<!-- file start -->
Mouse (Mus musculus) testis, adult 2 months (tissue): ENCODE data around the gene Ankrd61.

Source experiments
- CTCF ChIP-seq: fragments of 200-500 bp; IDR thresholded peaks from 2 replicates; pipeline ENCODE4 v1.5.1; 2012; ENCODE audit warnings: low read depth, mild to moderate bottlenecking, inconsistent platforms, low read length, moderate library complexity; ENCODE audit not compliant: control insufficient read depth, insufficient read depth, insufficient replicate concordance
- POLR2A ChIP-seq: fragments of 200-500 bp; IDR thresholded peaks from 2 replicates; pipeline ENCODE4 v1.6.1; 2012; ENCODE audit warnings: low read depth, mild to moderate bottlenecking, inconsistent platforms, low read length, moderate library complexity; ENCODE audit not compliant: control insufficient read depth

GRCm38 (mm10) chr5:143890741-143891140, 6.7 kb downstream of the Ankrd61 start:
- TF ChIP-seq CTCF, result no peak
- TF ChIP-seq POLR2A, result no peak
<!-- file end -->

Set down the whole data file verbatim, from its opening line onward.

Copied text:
Mouse (Mus musculus) testis, adult 2 months (tissue): ENCODE data around the gene Ankrd61.

Source experiments
- CTCF ChIP-seq: fragments of 200-500 bp; IDR thresholded peaks from 2 replicates; pipeline ENCODE4 v1.5.1; 2012; ENCODE audit warnings: low read depth, mild to moderate bottlenecking, inconsistent platforms, low read length, moderate library complexity; ENCODE audit not compliant: control insufficient read depth, insufficient read depth, insufficient replicate concordance
- POLR2A ChIP-seq: fragments of 200-500 bp; IDR thresholded peaks from 2 replicates; pipeline ENCODE4 v1.6.1; 2012; ENCODE audit warnings: low read depth, mild to moderate bottlenecking, inconsistent platforms, low read length, moderate library complexity; ENCODE audit not compliant: control insufficient read depth

GRCm38 (mm10) chr5:143890741-143891140, 6.7 kb downstream of the Ankrd61 start:
- TF ChIP-seq CTCF, result no peak
- TF ChIP-seq POLR2A, result no peak